After leaving Jackson I headed south to Farm in Progress, where I would be WWOOFing for 5 days. Progress is pretty close to the Louisiana border and completely in the willy wacks. Google took me on a scenic tour around a washed out bridge, but I eventually found the nursery. I called Dustin and Shellie Smith, the owners, for directions to their house. At their home, this gorgeous blue sky greeted me along with the two little rascals below, Pip and Mr. Patch.
Dustin and Shellie welcomed me into their home and introduced me to their two kids, Sadie and Everhett. We sat and talked for quite a while. Both Shellie and Dustin are friendly, thoughtful, intelligent, curious people who have some firm ideas about the world, but are very open to different viewpoints and enjoy discussions about a wide range of topics, particularly farming and horticulture. Not for nothing did they manage to successfully run an organic farm in southern Mississippi for 7 years, where building the market for organic produce is an uphill battle. The Progress Nursery is a new venture for the Smith's and they're learning on-the-fly. Shellie currently spends much of the week away at school, working toward a horticulture degree, while Dustin runs the nursery.
The overall project for the week was to tackle clearing one of the greenhouses so that groundcloth and gravel could be installed later.
The greenhouse was packed with ferns and palms that are rented out for weddings and Christmas cactus cuttings being prepped for sale later in the year. There were also a lot of other hanging plants, many of which needed a major trim. Every last bit of this needed to be moved to the other greenhouse or placed outside temporarily.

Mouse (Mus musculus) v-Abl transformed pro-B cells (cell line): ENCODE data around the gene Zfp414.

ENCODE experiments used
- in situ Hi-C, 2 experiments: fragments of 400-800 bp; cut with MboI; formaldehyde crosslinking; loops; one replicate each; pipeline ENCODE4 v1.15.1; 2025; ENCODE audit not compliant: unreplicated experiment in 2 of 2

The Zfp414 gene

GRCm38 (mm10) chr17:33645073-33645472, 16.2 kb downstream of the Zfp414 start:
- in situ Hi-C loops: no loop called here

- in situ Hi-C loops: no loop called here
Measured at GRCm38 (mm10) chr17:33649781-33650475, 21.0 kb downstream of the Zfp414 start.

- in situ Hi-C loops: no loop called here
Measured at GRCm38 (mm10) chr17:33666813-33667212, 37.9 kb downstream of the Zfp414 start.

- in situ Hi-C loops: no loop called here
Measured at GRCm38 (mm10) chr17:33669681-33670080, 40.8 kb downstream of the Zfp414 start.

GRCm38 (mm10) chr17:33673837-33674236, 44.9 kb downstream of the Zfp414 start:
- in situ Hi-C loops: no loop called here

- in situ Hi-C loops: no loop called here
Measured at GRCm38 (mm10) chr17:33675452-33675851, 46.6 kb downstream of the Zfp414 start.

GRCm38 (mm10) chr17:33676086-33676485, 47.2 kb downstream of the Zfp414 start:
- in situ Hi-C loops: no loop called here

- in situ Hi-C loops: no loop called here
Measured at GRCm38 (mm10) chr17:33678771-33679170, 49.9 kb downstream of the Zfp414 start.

On the first morning, Dustin and I went off to Bracy's Nursery, a wholesale provider not too far from Farm in Progress/Progress Nursery. Bracy's is immense, immaculate, and perfectly maintained. There was not a pot out of place, as far as the eye could see. While it was fun to see, I prefer the more organic look of the Progress Nursery.
My time at the nursery again reminded me how much I love greenhouse work. I spent nearly an entire day just weeding the Christmas cactus, listening to the rain pound against the plastic. Toward the end of the week I walked nearly 5 miles in one day while transporting hundreds of ferns and other plants to the yard or the other greenhouse. The work was physical enough that it felt satisfying and just repetitive enough that it often felt like one big, long meditation. I scratched the hell out of my legs on the bougainvillea and felt as though I was missing my fingerprints by the end of the week, but the level of comfortable tiredness and muscle aches were worth it.
Dustin's friend came to help us over a couple of days and between the three of us, the greenhouse was cleared on Thursday evening. I spent the next morning trimming back hanging pots in the other greenhouse and eventually made my way down the road toward Louisiana for the night.
I'm grateful for the Smith's hospitality and generosity of spirit. It was election week after all, and it could have been weird, but it simply wasn't. Instead, it was a quiet, simple few days of hard work, good food, and a lot of conversation. I'm looking forward to stopping by someday in the future to see where Shellie and Dustin take their Farm in Progress.